By Soren Dayton, ago
Syndicated

NJ-GOV: GOP Christie up 6 over Dem incumbent Corzine

 This is one that we need to pay attention to. Republican Chris Christie is up 6, 42-36, over incumbent Democratic Governor Jon Corzine.

Save Jersey pulls the real highlights:

On the day Chris Christie officially kicks off his campaign for Governor, his campaign is boosted by news of a poll that shows him as the strongest challenger to Governor Jon Corzine. While neither candidate breaks 50% in the ballot test, Corzine is carrying a 50% disapproval rating. Even further, 54% of New Jerseyans say that Corzine does NOT deserve a second term. Christie leads Corzine among independent voters 49%-24% (a margin that would ensure victories in Bergen and Middlesex). 

 Jim Geraghty has more at the Campaign Spot.

By Soren Dayton, ago
Syndicated

VA: Tomorrow could be a good day for Steele and a bad day for Kaine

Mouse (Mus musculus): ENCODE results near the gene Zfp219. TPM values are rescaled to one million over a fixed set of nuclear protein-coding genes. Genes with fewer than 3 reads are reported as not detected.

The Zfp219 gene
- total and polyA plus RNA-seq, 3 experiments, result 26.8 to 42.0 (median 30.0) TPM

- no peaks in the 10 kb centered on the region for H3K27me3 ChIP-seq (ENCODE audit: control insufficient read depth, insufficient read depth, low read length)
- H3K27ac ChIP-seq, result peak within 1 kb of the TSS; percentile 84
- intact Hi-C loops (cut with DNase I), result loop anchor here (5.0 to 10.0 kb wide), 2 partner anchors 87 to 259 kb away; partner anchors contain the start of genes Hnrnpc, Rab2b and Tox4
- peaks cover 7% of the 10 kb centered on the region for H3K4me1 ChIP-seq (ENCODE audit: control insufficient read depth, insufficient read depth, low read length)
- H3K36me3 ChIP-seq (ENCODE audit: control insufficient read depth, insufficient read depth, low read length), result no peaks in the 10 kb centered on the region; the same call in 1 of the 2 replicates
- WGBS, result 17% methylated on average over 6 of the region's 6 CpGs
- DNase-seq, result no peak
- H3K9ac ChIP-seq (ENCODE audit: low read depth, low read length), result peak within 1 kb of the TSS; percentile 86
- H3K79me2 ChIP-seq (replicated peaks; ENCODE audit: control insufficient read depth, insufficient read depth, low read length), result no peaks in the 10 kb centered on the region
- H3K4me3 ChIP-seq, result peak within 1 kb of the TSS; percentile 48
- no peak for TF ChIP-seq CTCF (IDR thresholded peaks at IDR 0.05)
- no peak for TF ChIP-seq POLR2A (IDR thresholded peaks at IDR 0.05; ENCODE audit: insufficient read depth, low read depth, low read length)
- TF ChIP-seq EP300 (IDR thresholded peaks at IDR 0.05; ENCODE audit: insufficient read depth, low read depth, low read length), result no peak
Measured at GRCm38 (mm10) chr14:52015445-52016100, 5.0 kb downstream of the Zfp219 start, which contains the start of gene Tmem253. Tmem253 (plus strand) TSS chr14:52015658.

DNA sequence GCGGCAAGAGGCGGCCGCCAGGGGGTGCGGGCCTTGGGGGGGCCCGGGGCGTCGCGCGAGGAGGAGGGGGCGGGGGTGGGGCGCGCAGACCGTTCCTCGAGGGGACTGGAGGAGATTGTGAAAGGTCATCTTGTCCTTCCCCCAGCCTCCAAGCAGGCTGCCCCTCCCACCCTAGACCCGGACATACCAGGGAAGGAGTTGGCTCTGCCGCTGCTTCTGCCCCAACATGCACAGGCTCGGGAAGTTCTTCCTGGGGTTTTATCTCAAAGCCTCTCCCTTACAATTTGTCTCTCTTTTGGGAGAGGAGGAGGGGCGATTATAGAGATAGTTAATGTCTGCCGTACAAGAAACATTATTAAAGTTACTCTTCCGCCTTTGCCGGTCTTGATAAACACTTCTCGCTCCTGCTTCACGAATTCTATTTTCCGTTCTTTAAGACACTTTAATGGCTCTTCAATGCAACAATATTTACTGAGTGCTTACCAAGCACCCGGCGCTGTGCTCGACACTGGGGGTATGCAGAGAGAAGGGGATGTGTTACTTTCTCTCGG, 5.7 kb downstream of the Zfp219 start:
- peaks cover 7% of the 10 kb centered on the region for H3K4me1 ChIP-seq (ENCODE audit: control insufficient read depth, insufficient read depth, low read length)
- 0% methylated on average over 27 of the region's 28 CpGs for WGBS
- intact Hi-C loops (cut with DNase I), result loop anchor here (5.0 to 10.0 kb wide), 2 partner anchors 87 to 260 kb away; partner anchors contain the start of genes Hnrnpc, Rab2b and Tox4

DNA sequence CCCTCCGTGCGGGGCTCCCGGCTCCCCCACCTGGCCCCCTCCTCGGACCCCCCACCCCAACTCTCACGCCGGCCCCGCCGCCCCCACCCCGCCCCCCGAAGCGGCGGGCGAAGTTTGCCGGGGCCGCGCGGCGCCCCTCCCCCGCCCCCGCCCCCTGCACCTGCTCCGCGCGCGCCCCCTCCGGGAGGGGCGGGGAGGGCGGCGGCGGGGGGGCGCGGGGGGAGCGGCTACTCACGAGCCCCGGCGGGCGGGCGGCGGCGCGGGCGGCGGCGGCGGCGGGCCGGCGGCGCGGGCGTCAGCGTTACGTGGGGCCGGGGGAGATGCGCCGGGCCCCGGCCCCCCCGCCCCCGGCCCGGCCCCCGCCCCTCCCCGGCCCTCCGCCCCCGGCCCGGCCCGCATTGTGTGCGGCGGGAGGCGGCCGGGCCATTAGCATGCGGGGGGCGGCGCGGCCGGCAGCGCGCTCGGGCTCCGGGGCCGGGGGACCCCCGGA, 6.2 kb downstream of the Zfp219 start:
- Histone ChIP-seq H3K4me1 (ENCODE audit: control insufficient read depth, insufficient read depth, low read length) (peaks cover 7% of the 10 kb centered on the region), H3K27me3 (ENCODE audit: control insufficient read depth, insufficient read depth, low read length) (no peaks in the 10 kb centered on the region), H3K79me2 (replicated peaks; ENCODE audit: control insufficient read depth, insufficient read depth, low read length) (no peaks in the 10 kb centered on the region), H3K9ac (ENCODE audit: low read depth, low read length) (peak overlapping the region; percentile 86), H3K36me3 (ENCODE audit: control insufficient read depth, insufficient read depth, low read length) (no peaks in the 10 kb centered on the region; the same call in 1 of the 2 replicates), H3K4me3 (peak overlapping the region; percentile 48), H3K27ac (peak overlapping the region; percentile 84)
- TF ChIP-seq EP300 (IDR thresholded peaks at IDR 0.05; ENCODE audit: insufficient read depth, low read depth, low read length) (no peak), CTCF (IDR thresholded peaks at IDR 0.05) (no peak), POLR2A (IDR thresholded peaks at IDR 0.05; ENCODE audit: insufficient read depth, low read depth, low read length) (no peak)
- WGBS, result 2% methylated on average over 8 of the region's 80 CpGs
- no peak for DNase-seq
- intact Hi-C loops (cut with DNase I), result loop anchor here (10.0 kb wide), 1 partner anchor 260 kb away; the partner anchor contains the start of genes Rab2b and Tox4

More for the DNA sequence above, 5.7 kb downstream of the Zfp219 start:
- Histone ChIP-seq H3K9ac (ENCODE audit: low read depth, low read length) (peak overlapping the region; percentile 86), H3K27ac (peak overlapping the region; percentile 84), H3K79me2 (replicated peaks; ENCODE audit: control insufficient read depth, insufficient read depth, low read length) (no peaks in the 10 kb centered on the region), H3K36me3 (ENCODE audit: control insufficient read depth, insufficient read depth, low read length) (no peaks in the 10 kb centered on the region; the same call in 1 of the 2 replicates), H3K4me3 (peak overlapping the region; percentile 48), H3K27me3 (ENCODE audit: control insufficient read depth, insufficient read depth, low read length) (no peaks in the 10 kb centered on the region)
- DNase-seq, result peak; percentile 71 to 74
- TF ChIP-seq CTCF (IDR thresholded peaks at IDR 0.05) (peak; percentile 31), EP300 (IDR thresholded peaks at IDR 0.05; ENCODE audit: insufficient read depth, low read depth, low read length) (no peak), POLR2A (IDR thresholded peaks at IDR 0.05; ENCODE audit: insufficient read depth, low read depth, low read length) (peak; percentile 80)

Swing State Project sees tomorrow's special election to fill Rep. Gerry Connelly's seat as a proxy fight and preview of the fall Republican and Democratic gubenatorial match up:

 

If the Dem wins, I expect we'll see all kinds of competing claims over who deserves credit. Of course, the GOP will just say that the Dems should have won, and they'd be right - Fairfax went 60-39 for Obama. On the other hand, a loss or even a close call will lead to predictable recriminations and give Virginia Republicans a dose of momentum they certainly don't deserve. Regardless of who wins our gubernatorial primary, that's something the Dems can't afford.